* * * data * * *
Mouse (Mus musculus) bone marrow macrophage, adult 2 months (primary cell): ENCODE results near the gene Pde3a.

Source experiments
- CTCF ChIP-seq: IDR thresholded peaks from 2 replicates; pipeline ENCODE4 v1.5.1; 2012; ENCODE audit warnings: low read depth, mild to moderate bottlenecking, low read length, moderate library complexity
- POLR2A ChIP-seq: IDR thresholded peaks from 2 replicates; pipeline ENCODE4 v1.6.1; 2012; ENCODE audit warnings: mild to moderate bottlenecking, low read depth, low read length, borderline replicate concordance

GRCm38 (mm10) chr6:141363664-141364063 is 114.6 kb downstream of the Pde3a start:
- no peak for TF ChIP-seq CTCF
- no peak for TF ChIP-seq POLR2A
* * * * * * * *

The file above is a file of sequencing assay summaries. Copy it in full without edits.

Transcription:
Mouse (Mus musculus) bone marrow macrophage, adult 2 months (primary cell): ENCODE results near the gene Pde3a.

Source experiments
- CTCF ChIP-seq: IDR thresholded peaks from 2 replicates; pipeline ENCODE4 v1.5.1; 2012; ENCODE audit warnings: low read depth, mild to moderate bottlenecking, low read length, moderate library complexity
- POLR2A ChIP-seq: IDR thresholded peaks from 2 replicates; pipeline ENCODE4 v1.6.1; 2012; ENCODE audit warnings: mild to moderate bottlenecking, low read depth, low read length, borderline replicate concordance

GRCm38 (mm10) chr6:141363664-141364063 is 114.6 kb downstream of the Pde3a start:
- no peak for TF ChIP-seq CTCF
- no peak for TF ChIP-seq POLR2A